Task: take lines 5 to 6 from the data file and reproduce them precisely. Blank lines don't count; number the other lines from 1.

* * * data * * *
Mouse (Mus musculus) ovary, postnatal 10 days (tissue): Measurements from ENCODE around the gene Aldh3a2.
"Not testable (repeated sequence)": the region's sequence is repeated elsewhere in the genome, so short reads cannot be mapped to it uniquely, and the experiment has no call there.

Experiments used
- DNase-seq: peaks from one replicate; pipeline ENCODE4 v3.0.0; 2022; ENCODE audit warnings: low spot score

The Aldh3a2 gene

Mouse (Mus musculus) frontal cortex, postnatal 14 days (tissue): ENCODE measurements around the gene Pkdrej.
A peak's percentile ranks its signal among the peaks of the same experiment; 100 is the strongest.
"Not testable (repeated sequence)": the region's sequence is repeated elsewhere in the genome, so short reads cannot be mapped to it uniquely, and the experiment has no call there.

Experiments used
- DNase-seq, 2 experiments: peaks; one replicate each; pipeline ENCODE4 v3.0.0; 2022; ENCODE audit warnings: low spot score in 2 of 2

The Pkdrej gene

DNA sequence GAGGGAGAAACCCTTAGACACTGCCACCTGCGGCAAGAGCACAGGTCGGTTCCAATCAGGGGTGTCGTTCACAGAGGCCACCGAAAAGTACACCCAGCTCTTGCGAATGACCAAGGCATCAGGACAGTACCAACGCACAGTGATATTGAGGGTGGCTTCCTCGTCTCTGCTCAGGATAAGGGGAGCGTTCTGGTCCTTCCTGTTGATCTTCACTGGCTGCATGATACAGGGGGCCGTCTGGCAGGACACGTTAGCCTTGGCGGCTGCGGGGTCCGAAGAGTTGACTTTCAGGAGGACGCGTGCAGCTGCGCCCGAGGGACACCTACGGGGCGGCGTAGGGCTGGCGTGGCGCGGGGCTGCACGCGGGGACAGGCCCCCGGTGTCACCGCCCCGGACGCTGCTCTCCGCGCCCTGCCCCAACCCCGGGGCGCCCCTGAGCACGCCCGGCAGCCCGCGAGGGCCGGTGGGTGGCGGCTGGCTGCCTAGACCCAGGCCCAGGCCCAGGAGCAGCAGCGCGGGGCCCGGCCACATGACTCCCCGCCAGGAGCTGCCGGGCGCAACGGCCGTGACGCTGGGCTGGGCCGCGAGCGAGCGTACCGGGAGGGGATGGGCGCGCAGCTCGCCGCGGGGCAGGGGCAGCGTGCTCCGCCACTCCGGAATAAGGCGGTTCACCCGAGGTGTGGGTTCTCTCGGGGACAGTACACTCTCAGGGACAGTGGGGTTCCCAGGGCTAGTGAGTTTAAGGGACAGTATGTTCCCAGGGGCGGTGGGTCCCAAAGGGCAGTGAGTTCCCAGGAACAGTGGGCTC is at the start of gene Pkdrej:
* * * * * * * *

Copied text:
The Aldh3a2 gene

Mouse (Mus musculus) frontal cortex, postnatal 14 days (tissue): ENCODE measurements around the gene Pkdrej.